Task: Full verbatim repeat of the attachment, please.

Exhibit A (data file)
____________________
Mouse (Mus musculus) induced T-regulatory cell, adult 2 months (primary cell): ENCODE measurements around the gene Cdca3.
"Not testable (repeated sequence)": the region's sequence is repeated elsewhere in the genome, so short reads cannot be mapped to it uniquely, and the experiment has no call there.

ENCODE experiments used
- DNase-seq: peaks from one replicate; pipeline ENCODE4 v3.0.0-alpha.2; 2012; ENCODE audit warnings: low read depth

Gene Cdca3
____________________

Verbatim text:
Mouse (Mus musculus) induced T-regulatory cell, adult 2 months (primary cell): ENCODE measurements around the gene Cdca3.
"Not testable (repeated sequence)": the region's sequence is repeated elsewhere in the genome, so short reads cannot be mapped to it uniquely, and the experiment has no call there.

ENCODE experiments used
- DNase-seq: peaks from one replicate; pipeline ENCODE4 v3.0.0-alpha.2; 2012; ENCODE audit warnings: low read depth

Gene Cdca3